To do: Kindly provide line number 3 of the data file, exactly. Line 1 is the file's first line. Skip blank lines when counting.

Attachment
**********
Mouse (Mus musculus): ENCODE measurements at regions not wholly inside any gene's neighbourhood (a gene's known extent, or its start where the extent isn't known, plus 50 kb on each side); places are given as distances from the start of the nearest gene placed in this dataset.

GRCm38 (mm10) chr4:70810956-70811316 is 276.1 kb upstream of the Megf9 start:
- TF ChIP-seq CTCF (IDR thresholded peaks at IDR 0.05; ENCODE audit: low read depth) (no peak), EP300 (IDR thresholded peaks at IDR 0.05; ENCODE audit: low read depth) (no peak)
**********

- TF ChIP-seq CTCF (IDR thresholded peaks at IDR 0.05; ENCODE audit: low read depth) (no peak), EP300 (IDR thresholded peaks at IDR 0.05; ENCODE audit: low read depth) (no peak)